• Spectral analysis has increasingly been used to diagnose disease in tissue. Spectral analysis is based on the principle that the intensity of light that is transmitted from an illuminated tissue sample may indicate the state of health of the tissue. As in colposcopic examination, spectral analysis of tissue may be conducted using a contrast agent such as acetic acid. In spectral analysis, the contrast agent is used to enhance differences in the light that is transmitted from normal and pathological tissues.
  • a contrast agent such as acetic acid
  • Spectral analysis offers the prospect of at least partially-automated diagnosis of tissue using a classification algorithm.
  • examinations using spectral analysis may be adversely affected by glare, shadow, or the presence of blood or other obstruction, rendering an indeterminate diagnosis.
  • Some artifacts may not be detectable by analysis of the spectral data alone; hence, erroneous spectral data may be inseparable from valid spectral data.
  • the surface of a tissue sample under spectral examination is generally not homogeneous. Areas of disease may be interspersed among neighboring healthy tissue, rendering overly-diffuse spectral data erroneous.
  • tissue analysis methods generally cannot provide results immediately following examination. Therefore, a follow-up examination to review suspect regions identified in an initial examination must generally be conducted during a separate, follow-up patient visit. Similarly, biopsy and/or treatment of tissue cannot be performed immediately following an in-vivo tissue examination. Furthermore, re-examination of tissue just prior to biopsy or treatment may be required to verify the location of suspect portions of the tissue that were originally identified during an initial examination, because of normal shifting, re-orientation, or modification of the tissue between office visits.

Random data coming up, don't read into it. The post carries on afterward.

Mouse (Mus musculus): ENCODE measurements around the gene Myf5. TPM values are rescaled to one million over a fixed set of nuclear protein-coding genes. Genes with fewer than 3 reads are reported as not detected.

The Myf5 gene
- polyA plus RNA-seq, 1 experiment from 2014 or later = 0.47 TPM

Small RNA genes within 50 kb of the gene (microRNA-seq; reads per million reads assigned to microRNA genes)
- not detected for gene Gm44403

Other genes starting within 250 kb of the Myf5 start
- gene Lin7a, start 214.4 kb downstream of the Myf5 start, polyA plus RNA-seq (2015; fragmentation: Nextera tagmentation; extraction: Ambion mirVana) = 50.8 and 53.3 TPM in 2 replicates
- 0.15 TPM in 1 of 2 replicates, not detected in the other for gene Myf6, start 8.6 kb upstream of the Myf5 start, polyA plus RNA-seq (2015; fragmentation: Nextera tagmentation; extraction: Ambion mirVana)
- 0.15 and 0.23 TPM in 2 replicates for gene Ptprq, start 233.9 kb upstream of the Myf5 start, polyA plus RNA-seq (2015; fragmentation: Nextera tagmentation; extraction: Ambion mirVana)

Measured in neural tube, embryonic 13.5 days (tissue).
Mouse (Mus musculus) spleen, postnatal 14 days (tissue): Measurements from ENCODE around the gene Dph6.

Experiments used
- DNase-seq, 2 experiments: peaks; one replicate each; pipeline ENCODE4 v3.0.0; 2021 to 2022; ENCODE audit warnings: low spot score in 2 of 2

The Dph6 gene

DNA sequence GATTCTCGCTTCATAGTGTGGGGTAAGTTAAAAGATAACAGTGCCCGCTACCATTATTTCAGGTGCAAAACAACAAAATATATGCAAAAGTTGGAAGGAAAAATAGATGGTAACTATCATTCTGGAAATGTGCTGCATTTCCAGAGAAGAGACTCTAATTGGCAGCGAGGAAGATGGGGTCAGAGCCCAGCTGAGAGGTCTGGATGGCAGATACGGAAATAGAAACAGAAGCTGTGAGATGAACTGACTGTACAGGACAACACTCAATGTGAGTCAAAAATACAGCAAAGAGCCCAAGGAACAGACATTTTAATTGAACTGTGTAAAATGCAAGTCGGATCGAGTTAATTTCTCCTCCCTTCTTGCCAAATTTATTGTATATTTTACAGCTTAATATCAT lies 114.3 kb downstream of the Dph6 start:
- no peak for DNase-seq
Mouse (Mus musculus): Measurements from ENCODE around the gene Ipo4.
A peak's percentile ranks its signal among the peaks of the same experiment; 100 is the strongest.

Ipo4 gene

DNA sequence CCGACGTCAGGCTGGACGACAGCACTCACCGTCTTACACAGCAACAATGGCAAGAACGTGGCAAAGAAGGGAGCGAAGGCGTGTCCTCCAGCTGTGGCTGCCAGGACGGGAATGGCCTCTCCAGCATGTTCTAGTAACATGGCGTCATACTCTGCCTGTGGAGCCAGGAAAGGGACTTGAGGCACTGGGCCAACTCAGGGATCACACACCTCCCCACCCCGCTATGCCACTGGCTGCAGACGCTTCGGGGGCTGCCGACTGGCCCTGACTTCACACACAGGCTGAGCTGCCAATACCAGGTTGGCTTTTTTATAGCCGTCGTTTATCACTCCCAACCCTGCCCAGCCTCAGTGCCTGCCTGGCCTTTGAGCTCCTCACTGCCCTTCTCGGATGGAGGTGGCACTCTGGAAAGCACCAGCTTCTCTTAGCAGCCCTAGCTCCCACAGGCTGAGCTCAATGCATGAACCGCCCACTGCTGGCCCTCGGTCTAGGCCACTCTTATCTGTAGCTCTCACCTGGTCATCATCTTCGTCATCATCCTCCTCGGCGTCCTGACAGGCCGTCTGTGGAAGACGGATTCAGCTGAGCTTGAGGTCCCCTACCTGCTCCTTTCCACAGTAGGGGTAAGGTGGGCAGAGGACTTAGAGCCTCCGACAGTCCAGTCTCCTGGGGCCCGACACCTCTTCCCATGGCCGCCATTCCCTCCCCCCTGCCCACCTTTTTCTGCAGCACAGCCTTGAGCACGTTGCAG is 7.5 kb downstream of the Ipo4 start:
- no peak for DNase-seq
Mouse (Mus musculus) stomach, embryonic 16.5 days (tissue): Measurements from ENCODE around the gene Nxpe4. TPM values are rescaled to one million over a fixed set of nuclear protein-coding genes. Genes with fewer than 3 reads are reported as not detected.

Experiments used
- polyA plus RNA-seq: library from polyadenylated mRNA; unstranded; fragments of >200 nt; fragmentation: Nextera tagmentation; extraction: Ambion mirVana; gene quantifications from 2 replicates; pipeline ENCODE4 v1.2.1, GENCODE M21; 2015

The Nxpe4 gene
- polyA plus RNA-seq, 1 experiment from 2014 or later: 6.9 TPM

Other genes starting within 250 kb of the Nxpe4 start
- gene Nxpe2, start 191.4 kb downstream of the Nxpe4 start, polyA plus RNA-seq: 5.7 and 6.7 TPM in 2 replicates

• pre-cancers such as cervical neoplasia
  • other diseases are limited in that they not only kill diseased cells, they also damage nearby healthy tissue.
  • Photodynamic therapy is a relatively new treatment method in which photoreactive drugs are selected to preferentially concentrate in tumors or other diseased areas.
  • the drug molecules are activated by nonionizing optical energy directed at the tissue of interest, and the photoactivated drug molecule then typically reacts with oxygen to produce chemicals that kill nearby cells. While PDT is effective at killing undesired cells, it can also damage nearby healthy tissue, and, thus, its utility is limited.